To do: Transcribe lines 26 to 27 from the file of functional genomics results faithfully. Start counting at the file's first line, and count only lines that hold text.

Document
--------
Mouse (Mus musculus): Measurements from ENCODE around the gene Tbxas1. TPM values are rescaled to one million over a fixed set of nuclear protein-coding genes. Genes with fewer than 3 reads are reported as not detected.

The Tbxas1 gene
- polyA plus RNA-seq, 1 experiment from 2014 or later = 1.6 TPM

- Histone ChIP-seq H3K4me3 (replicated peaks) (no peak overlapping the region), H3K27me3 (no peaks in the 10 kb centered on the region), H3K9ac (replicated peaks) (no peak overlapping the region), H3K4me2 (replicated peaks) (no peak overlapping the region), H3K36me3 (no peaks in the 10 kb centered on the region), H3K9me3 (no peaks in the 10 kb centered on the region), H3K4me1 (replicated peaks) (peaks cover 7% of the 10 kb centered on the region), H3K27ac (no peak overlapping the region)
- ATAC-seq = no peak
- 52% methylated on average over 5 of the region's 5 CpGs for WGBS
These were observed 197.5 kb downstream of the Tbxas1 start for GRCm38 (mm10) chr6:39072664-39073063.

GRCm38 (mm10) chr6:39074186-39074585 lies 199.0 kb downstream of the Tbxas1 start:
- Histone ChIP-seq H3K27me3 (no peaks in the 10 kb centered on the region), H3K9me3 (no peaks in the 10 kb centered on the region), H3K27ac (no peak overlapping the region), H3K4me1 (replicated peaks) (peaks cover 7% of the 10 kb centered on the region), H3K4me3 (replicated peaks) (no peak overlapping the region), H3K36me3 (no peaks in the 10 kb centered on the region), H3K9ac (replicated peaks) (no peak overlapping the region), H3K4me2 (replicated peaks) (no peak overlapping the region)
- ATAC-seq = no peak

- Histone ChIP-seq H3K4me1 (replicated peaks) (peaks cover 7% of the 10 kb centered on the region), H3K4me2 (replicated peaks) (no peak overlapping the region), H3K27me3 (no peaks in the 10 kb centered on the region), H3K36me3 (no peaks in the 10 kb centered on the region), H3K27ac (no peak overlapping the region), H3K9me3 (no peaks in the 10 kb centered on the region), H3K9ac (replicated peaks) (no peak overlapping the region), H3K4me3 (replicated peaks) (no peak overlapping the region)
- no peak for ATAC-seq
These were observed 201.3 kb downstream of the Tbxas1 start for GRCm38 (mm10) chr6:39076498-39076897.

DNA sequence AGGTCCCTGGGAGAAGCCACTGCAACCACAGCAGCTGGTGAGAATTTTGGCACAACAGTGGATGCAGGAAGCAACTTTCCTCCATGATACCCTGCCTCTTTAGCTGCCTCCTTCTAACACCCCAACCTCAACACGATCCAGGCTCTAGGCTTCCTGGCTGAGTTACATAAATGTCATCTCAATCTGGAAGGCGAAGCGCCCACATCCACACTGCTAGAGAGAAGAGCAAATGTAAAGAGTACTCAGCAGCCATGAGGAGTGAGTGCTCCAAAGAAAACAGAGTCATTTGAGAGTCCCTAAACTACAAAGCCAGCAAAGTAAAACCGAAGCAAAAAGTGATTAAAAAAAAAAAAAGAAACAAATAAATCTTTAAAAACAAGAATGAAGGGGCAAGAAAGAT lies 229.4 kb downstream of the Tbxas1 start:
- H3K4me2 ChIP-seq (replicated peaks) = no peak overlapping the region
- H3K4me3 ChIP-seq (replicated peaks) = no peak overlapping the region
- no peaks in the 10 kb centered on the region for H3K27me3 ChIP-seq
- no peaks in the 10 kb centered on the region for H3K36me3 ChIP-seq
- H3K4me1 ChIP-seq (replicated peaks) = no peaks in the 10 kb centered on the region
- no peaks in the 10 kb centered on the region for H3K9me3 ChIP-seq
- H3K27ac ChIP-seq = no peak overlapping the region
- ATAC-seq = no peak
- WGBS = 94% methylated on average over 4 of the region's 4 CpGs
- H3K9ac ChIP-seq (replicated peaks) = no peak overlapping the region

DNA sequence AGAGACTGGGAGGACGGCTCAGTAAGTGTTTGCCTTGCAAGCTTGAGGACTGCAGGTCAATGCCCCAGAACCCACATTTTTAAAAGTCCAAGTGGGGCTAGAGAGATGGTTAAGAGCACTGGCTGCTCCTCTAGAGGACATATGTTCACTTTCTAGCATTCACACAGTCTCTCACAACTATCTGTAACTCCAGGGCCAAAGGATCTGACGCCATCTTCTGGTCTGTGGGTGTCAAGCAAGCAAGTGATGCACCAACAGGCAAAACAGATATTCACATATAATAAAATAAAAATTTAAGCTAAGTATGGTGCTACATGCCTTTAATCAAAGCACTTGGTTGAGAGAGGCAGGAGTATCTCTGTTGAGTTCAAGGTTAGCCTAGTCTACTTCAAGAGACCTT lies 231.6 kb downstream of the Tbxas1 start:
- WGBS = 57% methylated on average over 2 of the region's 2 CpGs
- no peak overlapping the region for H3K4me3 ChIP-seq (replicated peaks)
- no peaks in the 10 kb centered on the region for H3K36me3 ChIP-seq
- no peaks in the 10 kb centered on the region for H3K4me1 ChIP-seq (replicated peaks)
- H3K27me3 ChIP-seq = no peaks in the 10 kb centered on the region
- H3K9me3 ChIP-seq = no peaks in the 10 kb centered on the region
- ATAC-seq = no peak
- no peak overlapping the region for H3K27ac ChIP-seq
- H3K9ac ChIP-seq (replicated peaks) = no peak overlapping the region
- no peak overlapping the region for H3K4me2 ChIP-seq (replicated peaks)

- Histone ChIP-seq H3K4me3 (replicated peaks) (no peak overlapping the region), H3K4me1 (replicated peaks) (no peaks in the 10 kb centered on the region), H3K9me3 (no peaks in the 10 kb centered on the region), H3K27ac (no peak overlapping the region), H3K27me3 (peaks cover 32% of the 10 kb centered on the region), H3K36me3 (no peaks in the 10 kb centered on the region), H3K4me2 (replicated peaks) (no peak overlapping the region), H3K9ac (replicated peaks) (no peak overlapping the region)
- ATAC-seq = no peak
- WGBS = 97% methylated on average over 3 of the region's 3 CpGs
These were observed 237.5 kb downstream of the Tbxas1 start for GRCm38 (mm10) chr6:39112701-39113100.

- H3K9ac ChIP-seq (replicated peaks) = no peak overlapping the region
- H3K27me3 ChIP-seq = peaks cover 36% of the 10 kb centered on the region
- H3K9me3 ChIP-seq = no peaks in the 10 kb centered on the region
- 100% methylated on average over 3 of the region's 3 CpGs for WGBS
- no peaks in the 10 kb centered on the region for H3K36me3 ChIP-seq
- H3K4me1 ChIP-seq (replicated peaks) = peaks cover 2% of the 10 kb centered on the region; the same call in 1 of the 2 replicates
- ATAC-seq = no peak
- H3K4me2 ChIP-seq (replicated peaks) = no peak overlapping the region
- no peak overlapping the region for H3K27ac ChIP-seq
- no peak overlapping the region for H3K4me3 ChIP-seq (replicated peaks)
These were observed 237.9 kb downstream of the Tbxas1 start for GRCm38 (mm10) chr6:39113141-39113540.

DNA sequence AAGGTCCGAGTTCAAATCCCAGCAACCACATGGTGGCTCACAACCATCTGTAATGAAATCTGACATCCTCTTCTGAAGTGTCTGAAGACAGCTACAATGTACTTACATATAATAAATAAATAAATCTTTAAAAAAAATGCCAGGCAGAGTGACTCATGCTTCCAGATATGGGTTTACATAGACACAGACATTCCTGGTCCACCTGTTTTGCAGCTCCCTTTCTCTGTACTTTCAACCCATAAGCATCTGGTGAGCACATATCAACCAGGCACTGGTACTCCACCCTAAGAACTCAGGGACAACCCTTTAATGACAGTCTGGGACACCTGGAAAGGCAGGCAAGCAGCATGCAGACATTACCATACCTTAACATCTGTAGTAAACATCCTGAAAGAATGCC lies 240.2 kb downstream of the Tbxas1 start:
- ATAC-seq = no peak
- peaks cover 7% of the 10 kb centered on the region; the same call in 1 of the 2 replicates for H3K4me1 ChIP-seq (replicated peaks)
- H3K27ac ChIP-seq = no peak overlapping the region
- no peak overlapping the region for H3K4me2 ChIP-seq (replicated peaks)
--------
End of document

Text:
- WGBS = 57% methylated on average over 2 of the region's 2 CpGs
- no peak overlapping the region for H3K4me3 ChIP-seq (replicated peaks)